In Theory, a Vampire Could Suck Your Blood in 6.4 Minutes

Dracula (1931) // Universal Pictures
Dracula (1931) // Universal Pictures / Dracula (1931) // Universal Pictures

There's something undeniably creepy about the legend of vampires drinking blood through a single bite to the neck, but just how long would they have to spend clamped on an artery to get a decent meal? As Gizmodo reports, this question is exactly what a team of physics students at the University of Leicester sought to answer in a recently published study.

The students' findings, which appear in their school's Journal of Physics Special Topics, look at the amount of time required to drain a human body of 15 percent of its blood through two fang-sized puncture holes in the neck. The group settled on 15 percent because anything more than that starts to become fatal, which means the vampire's victim wouldn't be of much use to them in their army of the undead.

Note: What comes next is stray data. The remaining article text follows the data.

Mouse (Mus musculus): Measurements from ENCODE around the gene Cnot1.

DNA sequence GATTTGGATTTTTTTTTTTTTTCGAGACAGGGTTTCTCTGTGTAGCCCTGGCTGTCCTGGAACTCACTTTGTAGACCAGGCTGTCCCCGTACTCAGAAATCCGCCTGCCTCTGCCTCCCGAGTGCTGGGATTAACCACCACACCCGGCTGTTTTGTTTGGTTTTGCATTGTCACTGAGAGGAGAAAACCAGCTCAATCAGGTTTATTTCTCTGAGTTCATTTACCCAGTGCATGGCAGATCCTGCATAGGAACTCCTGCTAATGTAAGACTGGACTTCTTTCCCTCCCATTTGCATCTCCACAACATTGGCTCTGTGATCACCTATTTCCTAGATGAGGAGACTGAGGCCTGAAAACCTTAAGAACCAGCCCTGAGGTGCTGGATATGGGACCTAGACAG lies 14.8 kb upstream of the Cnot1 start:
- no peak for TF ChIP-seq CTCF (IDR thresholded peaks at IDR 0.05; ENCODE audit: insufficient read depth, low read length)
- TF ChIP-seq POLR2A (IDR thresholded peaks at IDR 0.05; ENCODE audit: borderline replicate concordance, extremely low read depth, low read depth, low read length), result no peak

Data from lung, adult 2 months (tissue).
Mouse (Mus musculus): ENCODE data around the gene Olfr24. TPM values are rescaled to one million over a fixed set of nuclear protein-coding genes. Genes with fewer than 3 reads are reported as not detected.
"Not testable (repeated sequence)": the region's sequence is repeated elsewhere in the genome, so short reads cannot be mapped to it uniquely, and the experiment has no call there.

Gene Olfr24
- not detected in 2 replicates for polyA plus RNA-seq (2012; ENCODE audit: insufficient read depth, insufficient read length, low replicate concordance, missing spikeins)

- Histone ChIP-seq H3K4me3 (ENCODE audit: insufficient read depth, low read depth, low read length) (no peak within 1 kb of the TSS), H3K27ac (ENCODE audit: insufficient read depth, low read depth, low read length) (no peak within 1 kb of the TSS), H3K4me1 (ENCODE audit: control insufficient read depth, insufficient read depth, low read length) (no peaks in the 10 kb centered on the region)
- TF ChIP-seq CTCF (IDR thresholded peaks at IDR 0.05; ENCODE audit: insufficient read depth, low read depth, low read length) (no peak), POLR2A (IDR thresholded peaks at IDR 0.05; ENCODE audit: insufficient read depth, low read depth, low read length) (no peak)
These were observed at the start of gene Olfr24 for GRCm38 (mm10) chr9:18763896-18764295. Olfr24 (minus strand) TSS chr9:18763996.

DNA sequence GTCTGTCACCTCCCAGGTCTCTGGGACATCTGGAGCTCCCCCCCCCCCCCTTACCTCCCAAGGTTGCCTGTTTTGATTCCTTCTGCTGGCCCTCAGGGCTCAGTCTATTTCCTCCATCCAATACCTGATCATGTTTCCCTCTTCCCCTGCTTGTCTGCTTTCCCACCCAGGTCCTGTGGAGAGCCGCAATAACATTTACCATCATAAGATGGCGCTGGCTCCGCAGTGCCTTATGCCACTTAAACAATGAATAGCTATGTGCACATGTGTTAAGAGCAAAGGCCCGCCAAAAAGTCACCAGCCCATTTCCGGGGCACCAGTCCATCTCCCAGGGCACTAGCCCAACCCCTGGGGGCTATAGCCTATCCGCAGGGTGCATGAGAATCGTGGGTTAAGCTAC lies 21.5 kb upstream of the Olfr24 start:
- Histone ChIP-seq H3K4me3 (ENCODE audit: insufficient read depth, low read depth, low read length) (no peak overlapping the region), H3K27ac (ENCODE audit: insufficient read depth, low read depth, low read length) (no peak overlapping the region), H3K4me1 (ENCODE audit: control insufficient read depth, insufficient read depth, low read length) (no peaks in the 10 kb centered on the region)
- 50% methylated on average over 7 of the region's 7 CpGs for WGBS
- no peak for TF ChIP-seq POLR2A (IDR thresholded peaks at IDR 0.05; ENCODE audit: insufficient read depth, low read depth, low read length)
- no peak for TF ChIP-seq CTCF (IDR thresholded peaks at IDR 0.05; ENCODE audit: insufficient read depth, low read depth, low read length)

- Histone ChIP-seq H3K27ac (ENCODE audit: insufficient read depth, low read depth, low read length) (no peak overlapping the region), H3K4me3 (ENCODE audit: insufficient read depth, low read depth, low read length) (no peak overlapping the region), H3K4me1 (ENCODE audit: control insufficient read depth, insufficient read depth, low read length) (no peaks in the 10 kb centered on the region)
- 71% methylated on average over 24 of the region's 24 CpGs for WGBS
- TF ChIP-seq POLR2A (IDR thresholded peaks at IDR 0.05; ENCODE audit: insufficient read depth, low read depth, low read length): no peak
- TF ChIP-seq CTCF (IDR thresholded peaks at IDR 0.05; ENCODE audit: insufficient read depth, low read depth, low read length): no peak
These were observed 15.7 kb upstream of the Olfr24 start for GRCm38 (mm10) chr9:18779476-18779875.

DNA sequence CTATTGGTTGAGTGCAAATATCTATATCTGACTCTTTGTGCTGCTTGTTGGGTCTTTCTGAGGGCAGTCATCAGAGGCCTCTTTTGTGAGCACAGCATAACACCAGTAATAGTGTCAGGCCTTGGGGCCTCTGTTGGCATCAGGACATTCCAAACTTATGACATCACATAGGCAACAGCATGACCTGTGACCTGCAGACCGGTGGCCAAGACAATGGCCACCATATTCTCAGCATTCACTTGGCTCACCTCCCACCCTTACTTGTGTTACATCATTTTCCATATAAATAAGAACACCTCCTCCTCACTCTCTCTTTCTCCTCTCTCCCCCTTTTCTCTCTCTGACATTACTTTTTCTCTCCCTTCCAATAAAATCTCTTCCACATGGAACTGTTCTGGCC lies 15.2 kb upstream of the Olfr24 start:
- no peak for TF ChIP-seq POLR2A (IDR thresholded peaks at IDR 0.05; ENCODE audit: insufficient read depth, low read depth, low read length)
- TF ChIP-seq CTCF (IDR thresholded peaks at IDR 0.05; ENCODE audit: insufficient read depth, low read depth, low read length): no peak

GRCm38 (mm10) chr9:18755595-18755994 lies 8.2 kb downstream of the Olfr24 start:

Assuming the vampire wouldn't be doing any actual sucking, they calculated the rate at which blood would gush through two 0.5-millimeter bite marks in the carotid artery. For humans with an average amount of blood flowing through their veins, it would take a vampire approximately 6.4 minutes to drain them of .75 liters of it. That means a vampire could enjoy a satisfying meal while still having a decent window to make its escape.

The playful report was released in honor of the 85th anniversary of the film Dracula, which starred Bela Lugosi in the title role. The next time you watch the 1931 horror classic, you can judge how the blood-sucking science holds up. 

[h/t Gizmodo]